Emergency Declared In Ecuador After Presidential Candidate Shot Dead

Emergency Declared In Ecuador After Presidential Candidate Shot Dead

Interior Minister Juan Zapata said the assailants belonged to “organized crime groups”.


Ecuador declared a state of emergency Thursday and asked the FBI to help probe the assassination of a popular presidential candidate, whose death has highlighted the once-peaceful nation’s decline into a violent hotbed of drug trafficking and organised crime.

Police said six Colombians have been arrested in the murder of Fernando Villavicencio, a 59-year-old journalist and anti-corruption crusader who was gunned down as he left a campaign rally in the capital Quito on Wednesday night.

Another attacker, also Colombian, was shot dead by security agents, authorities said.

Interior Minister Juan Zapata said the assailants belonged to “organized crime groups,” without specifying which ones.

Shocked citizens expressed their frustration with the burgeoning violence in the South American country, which has seen its murder rate soar as drug gangs wage bloody turf wars.

Housewife Ruth Flores, 65, told AFP people were “outraged” by the murder of a man she saw as “the hope for honesty in our country. A candidate who denounced the corruption of narcopolitics.”

She described the situation in the country as “very worrying. You can’t walk peacefully… there is no security.”

President Guillermo Lasso declared a two-month state of emergency, and said the US Federal Bureau of Investigation had accepted the country’s request for help, with a delegation arriving soon.

Villavicencio had complained of receiving threats from Los Choneros, one of the country’s most powerful drug gangs.

“They told me to wear a (bulletproof) vest. I don’t need it. Let the hitmen come! They may bend me but they will never break me,” the politician told a rally earlier this week in Chone, the gang’s birthplace.

Electoral officials have also reported threats against them ahead of the snap election on August 20. A popular mayor and aspiring lawmaker have also been assassinated in recent weeks.

Villavicencio was targeted with a hail of gunfire, with the country’s main newspaper, El Universo, reporting he was assassinated “hitman-style and with three shots to the head.”

His family wept and held each other as his body was transported from a forensic lab to a funeral home for a private wake.


The attack came a little over a week before the snap election, called by Lasso after he dissolved the opposition-dominated Congress in May to avoid an impeachment trial over alleged corruption.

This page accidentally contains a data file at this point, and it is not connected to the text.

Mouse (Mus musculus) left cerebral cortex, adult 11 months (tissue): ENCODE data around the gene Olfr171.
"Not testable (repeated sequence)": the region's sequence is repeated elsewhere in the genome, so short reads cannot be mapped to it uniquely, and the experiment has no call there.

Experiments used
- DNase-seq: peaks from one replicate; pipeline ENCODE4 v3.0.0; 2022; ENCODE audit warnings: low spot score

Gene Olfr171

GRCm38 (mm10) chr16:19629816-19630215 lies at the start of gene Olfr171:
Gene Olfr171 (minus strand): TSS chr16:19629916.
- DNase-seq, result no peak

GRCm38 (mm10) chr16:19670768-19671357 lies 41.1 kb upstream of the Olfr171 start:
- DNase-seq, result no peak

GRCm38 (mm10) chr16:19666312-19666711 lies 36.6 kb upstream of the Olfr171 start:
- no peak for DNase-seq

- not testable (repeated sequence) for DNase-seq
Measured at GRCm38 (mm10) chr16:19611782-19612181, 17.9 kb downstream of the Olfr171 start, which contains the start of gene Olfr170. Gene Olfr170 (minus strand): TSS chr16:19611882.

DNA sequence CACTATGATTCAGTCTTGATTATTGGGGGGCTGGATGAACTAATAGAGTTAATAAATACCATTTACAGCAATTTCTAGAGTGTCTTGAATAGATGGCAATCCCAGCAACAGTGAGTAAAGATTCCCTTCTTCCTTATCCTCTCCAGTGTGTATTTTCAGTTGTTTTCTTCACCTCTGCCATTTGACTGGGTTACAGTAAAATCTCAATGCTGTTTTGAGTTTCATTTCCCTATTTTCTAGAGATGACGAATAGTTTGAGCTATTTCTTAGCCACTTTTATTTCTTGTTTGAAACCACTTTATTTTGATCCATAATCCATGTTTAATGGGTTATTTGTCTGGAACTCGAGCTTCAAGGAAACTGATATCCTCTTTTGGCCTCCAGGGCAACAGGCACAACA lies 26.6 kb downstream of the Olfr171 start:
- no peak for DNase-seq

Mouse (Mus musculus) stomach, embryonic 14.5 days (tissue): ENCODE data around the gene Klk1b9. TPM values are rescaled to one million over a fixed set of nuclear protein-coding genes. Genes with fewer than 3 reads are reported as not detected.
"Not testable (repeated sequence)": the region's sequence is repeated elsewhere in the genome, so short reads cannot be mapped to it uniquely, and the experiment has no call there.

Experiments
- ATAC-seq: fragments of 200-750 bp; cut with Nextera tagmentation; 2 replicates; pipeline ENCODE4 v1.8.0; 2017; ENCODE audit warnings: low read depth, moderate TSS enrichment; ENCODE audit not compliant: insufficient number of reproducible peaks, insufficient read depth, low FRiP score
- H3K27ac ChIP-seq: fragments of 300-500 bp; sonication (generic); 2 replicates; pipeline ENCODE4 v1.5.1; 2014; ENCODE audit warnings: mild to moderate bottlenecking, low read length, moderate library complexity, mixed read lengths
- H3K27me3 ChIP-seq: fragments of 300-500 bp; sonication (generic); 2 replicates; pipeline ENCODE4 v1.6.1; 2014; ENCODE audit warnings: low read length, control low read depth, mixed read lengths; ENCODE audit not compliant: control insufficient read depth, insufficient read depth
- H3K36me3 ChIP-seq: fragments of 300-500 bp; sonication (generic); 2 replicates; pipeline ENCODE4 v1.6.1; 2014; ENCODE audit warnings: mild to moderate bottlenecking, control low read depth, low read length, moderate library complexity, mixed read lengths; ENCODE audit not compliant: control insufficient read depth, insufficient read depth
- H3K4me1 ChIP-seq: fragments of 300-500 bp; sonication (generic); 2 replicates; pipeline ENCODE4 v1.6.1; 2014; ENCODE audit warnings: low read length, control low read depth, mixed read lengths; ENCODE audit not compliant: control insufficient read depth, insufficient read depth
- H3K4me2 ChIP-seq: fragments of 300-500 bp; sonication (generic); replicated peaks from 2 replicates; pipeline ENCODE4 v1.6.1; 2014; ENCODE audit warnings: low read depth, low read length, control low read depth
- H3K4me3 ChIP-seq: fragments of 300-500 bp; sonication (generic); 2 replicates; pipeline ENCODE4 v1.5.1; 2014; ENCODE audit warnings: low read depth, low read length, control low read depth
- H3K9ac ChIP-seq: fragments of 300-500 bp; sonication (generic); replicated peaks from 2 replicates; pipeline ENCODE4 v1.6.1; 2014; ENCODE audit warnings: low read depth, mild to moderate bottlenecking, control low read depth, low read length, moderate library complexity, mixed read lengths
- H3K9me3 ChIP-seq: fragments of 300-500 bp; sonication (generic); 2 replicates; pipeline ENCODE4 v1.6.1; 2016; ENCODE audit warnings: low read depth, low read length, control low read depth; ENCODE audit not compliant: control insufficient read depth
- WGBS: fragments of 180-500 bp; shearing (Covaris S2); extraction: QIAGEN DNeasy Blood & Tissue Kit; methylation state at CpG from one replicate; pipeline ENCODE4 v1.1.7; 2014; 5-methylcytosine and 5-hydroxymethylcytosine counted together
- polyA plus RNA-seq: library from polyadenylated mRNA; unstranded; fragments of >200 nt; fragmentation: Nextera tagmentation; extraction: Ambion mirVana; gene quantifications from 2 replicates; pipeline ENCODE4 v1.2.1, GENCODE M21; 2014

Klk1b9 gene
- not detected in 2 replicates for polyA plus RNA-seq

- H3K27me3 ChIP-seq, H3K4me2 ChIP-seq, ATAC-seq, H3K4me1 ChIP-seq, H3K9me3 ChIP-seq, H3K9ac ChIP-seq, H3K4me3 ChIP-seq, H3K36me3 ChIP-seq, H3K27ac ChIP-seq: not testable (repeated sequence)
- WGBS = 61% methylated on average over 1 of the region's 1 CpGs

He is not seeking reelection.

Earlier, Lasso blamed the killing on “organized crime.”

“This is a political crime… and we do not doubt that this murder is an attempt to sabotage the electoral process,” said Lasso, who also declared three days of national mourning.

Villavicencio was the second most popular of eight candidates in the presidential race, according to recent opinion polls.

His journalistic investigations exposed a vast graft network which led to former president Rafael Correa being sentenced to eight years in prison.

Correa now lives in exile in Belgium after fleeing to escape the prison term.

‘A bleak future’

Giant posters of Villavicencio were still plastered on the walls of the sports complex where the rally was held, as passersby placed candles and bouquets of white roses outside.

A cyclist, who was too afraid to give her name, put up a banner reading: “The damn narcopoliticians will pay.”

Nine other people were injured in the attack, including a candidate running for the national legislature and three policemen, prosecutors and police officials said.

US Secretary of State Antony Blinken offered to “support local authorities to bring the perpetrators of this heinous act to justice.”

The European Union’s foreign policy chief Josep Borrell said the bloc “stands with Ecuador in its fight against the worsening violence by organized crime.”

United Nations Secretary-General Antonio Guterres said via a spokesman that such attacks represented “a grave threat to democracy,” while UN human rights chief Volker Turk said it underscored “the challenges the country and its people face amid the violence.”

Global drug hub

Ecuador is not known to have large plantations of drug crops or laboratories, but its location — between major cocaine producers Colombia and Peru — and laxer controls have made it a new nerve center for the global drug trade.

Most drugs are shipped abroad via the major port of Guayaquil.

Hundreds have been killed — some dismembered or burned to death — in a gang war that largely played out in the country’s prisons, mainly in Guayaquil, in the battle for control of drug routes.

Guayaquil has also been hit by car bombs and shocking scenes of bodies dangling from bridges.

Highlighting Ecuador’s growing influence in the trade, Dutch authorities said Thursday they had seized over eight tonnes of cocaine discovered in a container carrying bananas from Ecuador, its largest ever seizure of the drug.

In 2022, Ecuador’s murder rate almost doubled compared to the previous year to 25 per 100,000.

(Except for the headline, this story has not been edited by NDTV staff and is published from a syndicated feed.)

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